There were two deaths related to COVID-19 reported in the province on Wednesday. Both deaths were in the 80 plus age group and were located in Regina and Saskatoon. The number of deaths related to COVID-19 in the province is now 389. The North Central zone, which includes Prince Albert, reported six new cases of COVID-19 on Wednesday. This was among 121 new cases reported in Saskatchewan. North Central 2, which is Prince Albert, has 19 active cases. North Central 1, which includes communities such as Christopher Lake, Candle Lake and Meath Park, has 30 active cases and North Central 3 has 15 active cases. There are currently 153 people in hospital overall in the province. Of the 133 reported as receiving in patient care there are 14 in North Central. Of the 20 people reported as being in intensive care there is one in North Central. The current seven-day average 154, or 12.5 cases per 100,000 population. The high was 312 reported on Jan. 12. Of the 29,059reported COVID-19 cases in Saskatchewan, 1,431 are considered active. The recovered number now sits at 27,239after 180 more recoveries were reported. The total number of cases since the beginning of the pandemic is 29,059 of those 7,437 cases are from the North area (3,024 North West, 3,259 North Central and 1,154 North East). There were 1,358doses of COVID-19 vaccine administered yesterday in Saskatchewan bringing the total number of vaccines administered in the province to 81,597. There were 232 doses administered in the North Central zone yesterday. The other zones where vaccines were administered were in the North West, Far North Central, Central East, Far North Central, Far North East, Saskatoon and Regina. According to the province as of March 2, 50 per cent of Phase 1 priority healthcare workers received a first dose. This percentage includes healthcare workers from long term care and personal care home facilities. Pfizer shipments for the week of March 1 have arrived in Regina (3,510) and Saskatoon (3,510). North Battleford (2,340) and Prince Albert (4,680) shipments are expected by end of day March 3. There were 2,588 COVID-19 tests processed in Saskatchewan on Feb. 28. As of today there have been 582,829 COVID-19 tests performed in Saskatchewan. Michael Oleksyn, Local Journalism Initiative Reporter, Prince Albert Daily Herald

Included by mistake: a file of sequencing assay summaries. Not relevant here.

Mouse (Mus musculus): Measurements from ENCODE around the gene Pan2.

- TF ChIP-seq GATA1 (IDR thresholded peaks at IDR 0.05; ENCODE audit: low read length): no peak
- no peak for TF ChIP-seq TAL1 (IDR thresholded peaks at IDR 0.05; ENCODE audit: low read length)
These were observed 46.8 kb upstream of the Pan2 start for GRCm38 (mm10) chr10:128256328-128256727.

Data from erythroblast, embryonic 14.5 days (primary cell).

CALGARY — Waterous Energy Fund says it has prevailed in its takeover of private junior oilsands producer Osum Oil Sands Corp. It says a total of 45.7 million Osum shares, about 34 per cent of the outstanding total and more than 50 per cent of the shares the fund didn't already own, were deposited to its offer of $3 per share by the expiry date. The fund says it intends to buy the remaining shares within four months. Osum leaders reversed their strong opposition to the Waterous deal last month after the initial offer of $2.40 per share was increased by 25 per cent. Waterous, a Calgary investment firm established in 2017 and headed by CEO Adam Waterous, said it bought 45 per cent of the outstanding shares last July from Osum's three largest shareholders. It says five of Osum's directors and four executive officers, including CEO Steve Spence, have voluntarily resigned. This report by The Canadian Press was first published March 3, 2021. The Canadian Press
VANCOUVER — A lawyer for Huawei executive Meng Wanzhou is accusing former U.S. president Donald Trump of co-opting her extradition proceedings in an effort to use her as leverage in trade negotiations with China. Richard Peck told the British Columbia Supreme Court that Trump's words to media after Meng's arrest amount to an abuse of process and a "stain" on proceedings in Canada. Meng was arrested at Vancouver's airport on Dec. 1, 2018, at the request of U.S. officials on charges of fraud that both she and Huawei deny. The argument hinges on remarks by Trump 10 days after the arrest when he was asked if the United States would intervene in Meng's case to get a better deal with China.Peck quotes Trump as saying he would "certainly intervene" if he thought it was necessary.Lawyers for the attorney general of Canada, who are representing the United States in the case, have said in legal documents that they will say the argument is irrelevant now that Trump is out of office. "With that utterance, Ms. Meng became a bargaining chip, a pawn in this economic contest between these two superpowers. Those words amount to the opening salvo in this trade war," Peck told the court. Today marks the beginning of arguments by Meng's legal team that she was subjected to an abuse of process and that the proceedings against her should be stayed.This report by The Canadian Press was first published March 3, 2021. The Canadian Press
Former military ombudsman Gary Walbourne said Wednesday that he was not given authority to open a formal investigation after an individual brought a complaint of inappropriate behaviour against Gen. Jonathan Vance in 2018.